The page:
As orchestras diversify in styles of music they play, in audiences they play to, in how they use digital technology, in cross-arts collaborations, in increased work off the concert platform, in connecting to new audiences and funders, we are asking ever more of our players.
So are our musicians truly ‘members’ of their orchestras, do they share the vision of their employers and managements, who are asking more and more of them? And do their employers/managers articulate that vision powerfully enough? In many instances would it not be more accurate to say our musicians are instrument operating employees (in the case of contract orchestras) or instrument operating freelancers with one main income stream (in the case of self-governed orchestras)? Provocative, I know!
In many instances our players, boards and managements are not truly united behind the idea that we all need to be evangelists for our art. I have studied with fascination the literature discussing the pros and cons of governed and self-governed orchestras. I have experienced both structures in operation from the inside and out. And there are great examples of both models at work, where the balance between musicians, music director, management team, board, audiences and investors are finely tuned yet flexible.
But could there be a third way, a ‘John Lewis’ vision of our UK orchestras, where players and staff are employed and are members? There may not be profits to share, but there would be a vision to share and a collective sense of ownership. If we could combine the best qualities of both orchestral governance models we could create a structure that serves our art better.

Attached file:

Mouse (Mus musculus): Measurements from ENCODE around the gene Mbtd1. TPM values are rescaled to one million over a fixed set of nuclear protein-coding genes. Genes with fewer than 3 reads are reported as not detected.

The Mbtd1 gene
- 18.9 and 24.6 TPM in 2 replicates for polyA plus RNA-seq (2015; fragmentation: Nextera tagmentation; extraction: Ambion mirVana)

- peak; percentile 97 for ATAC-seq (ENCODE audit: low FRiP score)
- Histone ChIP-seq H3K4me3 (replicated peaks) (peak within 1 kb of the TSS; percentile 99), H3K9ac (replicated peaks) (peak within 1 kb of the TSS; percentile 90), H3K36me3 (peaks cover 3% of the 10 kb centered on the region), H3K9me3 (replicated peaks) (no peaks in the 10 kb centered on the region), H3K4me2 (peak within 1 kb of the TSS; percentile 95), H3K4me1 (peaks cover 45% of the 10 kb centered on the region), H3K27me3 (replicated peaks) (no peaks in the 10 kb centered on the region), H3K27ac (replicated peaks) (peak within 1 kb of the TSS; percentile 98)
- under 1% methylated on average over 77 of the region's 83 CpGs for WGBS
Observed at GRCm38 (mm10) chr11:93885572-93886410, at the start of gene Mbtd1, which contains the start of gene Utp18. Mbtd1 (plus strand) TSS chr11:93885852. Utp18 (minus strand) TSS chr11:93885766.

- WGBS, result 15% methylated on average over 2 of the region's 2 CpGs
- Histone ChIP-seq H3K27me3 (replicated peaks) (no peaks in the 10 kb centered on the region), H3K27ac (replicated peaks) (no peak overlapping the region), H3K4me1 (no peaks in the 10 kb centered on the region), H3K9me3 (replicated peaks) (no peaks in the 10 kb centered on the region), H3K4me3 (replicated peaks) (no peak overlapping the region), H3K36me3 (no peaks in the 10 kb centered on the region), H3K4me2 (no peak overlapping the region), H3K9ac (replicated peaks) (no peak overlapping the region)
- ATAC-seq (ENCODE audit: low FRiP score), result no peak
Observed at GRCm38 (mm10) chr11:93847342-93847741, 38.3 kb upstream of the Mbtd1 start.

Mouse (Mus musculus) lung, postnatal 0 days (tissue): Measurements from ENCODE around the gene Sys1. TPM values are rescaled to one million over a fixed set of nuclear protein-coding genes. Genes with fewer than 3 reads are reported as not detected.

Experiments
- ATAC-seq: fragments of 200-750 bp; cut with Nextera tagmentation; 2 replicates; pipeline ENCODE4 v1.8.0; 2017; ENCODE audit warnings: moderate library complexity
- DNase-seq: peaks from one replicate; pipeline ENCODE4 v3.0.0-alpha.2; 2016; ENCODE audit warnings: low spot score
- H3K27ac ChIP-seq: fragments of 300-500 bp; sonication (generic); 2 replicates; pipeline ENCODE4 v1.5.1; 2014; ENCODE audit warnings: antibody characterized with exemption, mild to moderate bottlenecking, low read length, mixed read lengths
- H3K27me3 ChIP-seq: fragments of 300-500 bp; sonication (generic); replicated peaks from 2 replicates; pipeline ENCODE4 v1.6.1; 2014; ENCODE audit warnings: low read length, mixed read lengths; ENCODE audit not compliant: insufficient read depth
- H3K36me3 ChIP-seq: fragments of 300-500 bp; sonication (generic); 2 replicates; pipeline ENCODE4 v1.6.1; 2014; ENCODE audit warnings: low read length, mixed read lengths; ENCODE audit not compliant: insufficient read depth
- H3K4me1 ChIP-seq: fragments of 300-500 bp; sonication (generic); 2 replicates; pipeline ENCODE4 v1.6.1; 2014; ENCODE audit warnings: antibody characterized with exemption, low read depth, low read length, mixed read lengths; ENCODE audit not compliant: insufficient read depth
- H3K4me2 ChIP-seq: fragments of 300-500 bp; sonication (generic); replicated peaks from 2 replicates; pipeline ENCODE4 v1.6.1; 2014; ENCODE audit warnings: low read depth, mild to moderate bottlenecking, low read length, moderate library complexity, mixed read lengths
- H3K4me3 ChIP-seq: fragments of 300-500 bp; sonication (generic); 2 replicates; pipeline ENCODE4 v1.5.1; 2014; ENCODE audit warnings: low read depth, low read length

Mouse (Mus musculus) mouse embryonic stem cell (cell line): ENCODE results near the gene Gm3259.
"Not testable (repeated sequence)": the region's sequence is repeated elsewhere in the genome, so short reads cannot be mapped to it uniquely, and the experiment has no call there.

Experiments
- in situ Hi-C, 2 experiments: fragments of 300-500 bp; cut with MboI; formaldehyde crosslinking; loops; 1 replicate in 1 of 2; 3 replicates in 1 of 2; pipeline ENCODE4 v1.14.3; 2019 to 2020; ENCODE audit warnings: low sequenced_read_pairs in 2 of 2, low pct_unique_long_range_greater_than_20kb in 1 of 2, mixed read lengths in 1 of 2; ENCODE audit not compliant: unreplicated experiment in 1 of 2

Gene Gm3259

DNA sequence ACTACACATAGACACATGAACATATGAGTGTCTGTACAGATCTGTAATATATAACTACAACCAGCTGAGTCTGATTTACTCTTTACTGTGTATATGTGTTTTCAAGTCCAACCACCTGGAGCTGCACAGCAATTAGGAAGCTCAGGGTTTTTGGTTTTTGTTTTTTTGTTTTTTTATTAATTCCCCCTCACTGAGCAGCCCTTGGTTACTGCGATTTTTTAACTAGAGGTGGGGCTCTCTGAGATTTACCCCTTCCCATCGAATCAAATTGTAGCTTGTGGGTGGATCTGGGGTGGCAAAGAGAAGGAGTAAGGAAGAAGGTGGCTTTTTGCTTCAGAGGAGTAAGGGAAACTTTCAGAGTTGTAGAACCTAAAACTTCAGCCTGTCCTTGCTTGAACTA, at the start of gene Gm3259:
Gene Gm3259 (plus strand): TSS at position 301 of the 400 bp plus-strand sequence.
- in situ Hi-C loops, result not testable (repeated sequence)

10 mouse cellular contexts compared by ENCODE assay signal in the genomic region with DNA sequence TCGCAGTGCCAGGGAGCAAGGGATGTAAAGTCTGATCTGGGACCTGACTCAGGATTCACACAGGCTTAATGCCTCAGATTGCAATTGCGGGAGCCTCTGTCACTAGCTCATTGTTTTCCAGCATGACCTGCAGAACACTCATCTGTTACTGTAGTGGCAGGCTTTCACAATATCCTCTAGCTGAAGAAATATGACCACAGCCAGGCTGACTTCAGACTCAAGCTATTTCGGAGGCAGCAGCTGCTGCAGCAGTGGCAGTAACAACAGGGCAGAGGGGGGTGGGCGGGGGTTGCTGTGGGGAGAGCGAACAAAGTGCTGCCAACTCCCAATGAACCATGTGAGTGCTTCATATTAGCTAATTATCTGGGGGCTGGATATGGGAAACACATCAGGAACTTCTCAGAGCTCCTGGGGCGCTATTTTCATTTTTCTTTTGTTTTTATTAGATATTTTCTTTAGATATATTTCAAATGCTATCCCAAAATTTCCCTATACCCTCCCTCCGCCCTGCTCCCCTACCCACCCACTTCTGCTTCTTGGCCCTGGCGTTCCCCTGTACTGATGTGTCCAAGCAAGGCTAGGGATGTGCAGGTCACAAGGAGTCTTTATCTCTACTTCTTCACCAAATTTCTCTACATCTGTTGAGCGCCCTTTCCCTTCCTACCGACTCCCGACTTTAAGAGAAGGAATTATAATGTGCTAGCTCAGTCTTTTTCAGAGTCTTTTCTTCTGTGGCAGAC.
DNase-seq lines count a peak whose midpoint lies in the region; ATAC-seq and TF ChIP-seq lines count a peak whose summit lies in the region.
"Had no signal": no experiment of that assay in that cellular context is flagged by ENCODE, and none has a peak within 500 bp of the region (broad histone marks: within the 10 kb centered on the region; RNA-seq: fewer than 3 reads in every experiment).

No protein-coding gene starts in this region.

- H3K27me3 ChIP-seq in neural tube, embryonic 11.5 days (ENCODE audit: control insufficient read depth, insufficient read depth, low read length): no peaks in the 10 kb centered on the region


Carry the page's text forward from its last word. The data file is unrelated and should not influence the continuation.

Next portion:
Looking to the future, one key factor of sustained solvency for our orchestras will be ‘invest-ability’. Creating a workforce of evangelists is surely the most effective way to inspire investment. Imagine our UK orchestras as 90-plus individual cultural entrepreneurs, unique musicians who, with their own distinctive voice, challenge each other to find an ever more compelling vision for their art.
In a ‘John Lewis’ model, our governed orchestras could benefit from empowering the players to take more responsibility and artistic ownership. The self-governed could benefit from contracts that deliver reliable salaries, pensions and sick pay, while still retaining the leading voice in artistic matters. An offer that delivers all these things would also allow us to recruit and retain some of the best UK and international talent.
To ensure our orchestras are evangelists throughout their structures, ‘employers’ may need to relax the desire for control, properly including and empowering musicians at all levels, really hearing them, not just listening, and making their individual artistic well-being essential to the success of every orchestra. For players it will mean increased responsibility, greater ‘buy in’ to the company vision, greater flexibility, all hand in hand with maintaining the highest standards of playing on the platform. It is a big ask.
If we are to change, that change is not about prolonged negotiation to change contracts, ‘working credits’, reduced contracts or flexible working. The change is about governance and ownership as well as a more ideological change, what does it mean to be an orchestral musician? If we can all embrace the vision of being true evangelists for our art then I firmly believe that as a sector we will be invincible. Classical music has endured for 400-plus years because it has something to say that is worth listening to. We need simply to ensure all our orchestras are telling its story in the best possible way.
These are the personal opinions of Catherine Arlidge, and not of any of the organisations she works with